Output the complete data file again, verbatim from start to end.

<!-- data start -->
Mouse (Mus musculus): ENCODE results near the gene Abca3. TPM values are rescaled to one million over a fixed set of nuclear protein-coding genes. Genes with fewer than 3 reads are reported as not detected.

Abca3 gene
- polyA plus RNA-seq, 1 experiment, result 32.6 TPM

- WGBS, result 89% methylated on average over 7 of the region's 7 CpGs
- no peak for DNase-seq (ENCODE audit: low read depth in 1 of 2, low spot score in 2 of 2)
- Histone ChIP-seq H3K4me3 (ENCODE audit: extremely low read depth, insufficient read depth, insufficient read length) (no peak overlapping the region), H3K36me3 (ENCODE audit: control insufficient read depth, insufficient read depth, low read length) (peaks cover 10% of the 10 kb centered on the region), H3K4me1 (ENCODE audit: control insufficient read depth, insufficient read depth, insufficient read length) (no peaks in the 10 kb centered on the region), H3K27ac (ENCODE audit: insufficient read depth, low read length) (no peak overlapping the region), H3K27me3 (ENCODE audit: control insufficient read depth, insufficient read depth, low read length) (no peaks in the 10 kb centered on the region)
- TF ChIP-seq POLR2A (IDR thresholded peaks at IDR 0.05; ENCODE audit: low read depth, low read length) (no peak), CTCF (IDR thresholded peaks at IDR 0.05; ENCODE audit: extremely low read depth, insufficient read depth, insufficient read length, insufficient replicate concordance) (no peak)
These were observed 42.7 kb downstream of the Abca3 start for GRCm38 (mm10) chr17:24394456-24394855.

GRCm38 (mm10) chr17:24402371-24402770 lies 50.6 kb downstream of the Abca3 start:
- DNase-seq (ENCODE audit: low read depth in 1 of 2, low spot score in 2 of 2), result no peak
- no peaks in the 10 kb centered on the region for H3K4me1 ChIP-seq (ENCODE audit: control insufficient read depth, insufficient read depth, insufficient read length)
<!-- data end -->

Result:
Mouse (Mus musculus): ENCODE results near the gene Abca3. TPM values are rescaled to one million over a fixed set of nuclear protein-coding genes. Genes with fewer than 3 reads are reported as not detected.

Abca3 gene
- polyA plus RNA-seq, 1 experiment, result 32.6 TPM

- WGBS, result 89% methylated on average over 7 of the region's 7 CpGs
- no peak for DNase-seq (ENCODE audit: low read depth in 1 of 2, low spot score in 2 of 2)
- Histone ChIP-seq H3K4me3 (ENCODE audit: extremely low read depth, insufficient read depth, insufficient read length) (no peak overlapping the region), H3K36me3 (ENCODE audit: control insufficient read depth, insufficient read depth, low read length) (peaks cover 10% of the 10 kb centered on the region), H3K4me1 (ENCODE audit: control insufficient read depth, insufficient read depth, insufficient read length) (no peaks in the 10 kb centered on the region), H3K27ac (ENCODE audit: insufficient read depth, low read length) (no peak overlapping the region), H3K27me3 (ENCODE audit: control insufficient read depth, insufficient read depth, low read length) (no peaks in the 10 kb centered on the region)
- TF ChIP-seq POLR2A (IDR thresholded peaks at IDR 0.05; ENCODE audit: low read depth, low read length) (no peak), CTCF (IDR thresholded peaks at IDR 0.05; ENCODE audit: extremely low read depth, insufficient read depth, insufficient read length, insufficient replicate concordance) (no peak)
These were observed 42.7 kb downstream of the Abca3 start for GRCm38 (mm10) chr17:24394456-24394855.

GRCm38 (mm10) chr17:24402371-24402770 lies 50.6 kb downstream of the Abca3 start:
- DNase-seq (ENCODE audit: low read depth in 1 of 2, low spot score in 2 of 2), result no peak
- no peaks in the 10 kb centered on the region for H3K4me1 ChIP-seq (ENCODE audit: control insufficient read depth, insufficient read depth, insufficient read length)